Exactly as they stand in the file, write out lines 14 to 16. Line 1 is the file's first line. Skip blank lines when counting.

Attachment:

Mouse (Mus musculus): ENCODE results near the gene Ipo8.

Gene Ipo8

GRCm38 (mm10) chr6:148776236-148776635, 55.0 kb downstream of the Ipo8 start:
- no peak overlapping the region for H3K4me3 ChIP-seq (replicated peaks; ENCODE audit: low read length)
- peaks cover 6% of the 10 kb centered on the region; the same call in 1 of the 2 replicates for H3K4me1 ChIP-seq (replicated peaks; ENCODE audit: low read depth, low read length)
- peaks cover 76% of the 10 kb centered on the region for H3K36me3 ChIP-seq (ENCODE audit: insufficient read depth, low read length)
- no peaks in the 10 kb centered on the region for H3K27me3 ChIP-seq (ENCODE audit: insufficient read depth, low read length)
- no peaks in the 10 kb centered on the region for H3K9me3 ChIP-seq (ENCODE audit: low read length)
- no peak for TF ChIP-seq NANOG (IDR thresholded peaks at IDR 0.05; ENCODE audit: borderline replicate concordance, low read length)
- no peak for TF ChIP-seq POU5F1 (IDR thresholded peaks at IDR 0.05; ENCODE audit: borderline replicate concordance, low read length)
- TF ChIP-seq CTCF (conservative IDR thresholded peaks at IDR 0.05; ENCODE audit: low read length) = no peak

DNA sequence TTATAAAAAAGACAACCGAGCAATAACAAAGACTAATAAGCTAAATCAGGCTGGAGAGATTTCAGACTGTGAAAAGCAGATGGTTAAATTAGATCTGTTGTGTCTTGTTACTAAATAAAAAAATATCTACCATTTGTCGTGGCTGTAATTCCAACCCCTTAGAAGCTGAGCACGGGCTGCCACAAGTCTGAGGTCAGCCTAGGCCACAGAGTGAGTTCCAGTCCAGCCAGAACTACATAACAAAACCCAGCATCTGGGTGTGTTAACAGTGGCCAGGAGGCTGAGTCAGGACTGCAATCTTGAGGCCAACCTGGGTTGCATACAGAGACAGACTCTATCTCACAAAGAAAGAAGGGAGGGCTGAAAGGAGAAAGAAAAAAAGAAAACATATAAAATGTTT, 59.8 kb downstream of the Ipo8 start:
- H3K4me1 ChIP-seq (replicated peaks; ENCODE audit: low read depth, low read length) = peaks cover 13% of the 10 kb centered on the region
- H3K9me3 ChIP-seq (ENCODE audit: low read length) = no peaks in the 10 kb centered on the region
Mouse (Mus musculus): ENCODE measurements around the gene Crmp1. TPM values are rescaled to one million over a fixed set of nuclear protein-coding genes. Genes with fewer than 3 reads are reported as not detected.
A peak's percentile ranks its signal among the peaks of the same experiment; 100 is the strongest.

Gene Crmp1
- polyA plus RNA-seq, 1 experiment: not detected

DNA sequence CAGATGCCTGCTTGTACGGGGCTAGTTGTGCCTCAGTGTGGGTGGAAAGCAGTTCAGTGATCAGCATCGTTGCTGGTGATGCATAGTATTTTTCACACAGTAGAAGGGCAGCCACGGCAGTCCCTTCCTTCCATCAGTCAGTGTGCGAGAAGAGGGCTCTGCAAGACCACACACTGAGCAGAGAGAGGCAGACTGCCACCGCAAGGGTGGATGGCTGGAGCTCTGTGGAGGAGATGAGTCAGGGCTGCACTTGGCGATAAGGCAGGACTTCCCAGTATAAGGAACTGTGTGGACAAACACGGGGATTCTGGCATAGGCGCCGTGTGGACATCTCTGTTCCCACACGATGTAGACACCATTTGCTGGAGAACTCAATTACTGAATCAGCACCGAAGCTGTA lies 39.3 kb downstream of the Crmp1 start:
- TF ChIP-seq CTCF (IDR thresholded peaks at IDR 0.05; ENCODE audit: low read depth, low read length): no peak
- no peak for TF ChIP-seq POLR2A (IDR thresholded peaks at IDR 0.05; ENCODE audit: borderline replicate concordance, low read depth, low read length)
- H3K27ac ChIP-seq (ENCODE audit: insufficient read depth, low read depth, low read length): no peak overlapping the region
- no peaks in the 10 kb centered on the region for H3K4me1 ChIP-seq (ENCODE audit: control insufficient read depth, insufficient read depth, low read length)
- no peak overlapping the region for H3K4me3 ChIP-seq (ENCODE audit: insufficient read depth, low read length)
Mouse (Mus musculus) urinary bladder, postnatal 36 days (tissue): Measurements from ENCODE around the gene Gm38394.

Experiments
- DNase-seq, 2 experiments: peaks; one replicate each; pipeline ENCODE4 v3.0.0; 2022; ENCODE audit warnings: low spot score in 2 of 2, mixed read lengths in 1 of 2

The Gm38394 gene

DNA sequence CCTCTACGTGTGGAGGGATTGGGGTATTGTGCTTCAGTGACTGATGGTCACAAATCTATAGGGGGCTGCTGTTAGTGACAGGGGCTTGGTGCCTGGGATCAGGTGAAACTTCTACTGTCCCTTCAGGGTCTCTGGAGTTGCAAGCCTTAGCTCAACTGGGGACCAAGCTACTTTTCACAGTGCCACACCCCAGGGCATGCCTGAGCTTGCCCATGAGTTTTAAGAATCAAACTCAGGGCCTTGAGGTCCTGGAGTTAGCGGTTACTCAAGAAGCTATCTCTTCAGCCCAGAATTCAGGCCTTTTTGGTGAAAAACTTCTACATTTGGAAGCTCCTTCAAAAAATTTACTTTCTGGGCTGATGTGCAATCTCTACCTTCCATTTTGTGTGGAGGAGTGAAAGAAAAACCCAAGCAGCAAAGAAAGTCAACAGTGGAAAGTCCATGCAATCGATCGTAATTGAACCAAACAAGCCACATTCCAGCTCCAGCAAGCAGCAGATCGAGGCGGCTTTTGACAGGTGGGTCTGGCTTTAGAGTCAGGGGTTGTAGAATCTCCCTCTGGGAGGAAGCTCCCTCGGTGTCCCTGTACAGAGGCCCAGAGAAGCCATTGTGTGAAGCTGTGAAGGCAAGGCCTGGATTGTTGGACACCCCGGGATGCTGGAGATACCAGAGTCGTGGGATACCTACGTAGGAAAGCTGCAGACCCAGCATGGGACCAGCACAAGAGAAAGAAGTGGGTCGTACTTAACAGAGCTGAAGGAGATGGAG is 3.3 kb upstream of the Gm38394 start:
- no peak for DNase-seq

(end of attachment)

- H3K9me3 ChIP-seq (ENCODE audit: low read length) = no peaks in the 10 kb centered on the region
Mouse (Mus musculus): ENCODE measurements around the gene Crmp1. TPM values are rescaled to one million over a fixed set of nuclear protein-coding genes. Genes with fewer than 3 reads are reported as not detected.
A peak's percentile ranks its signal among the peaks of the same experiment; 100 is the strongest.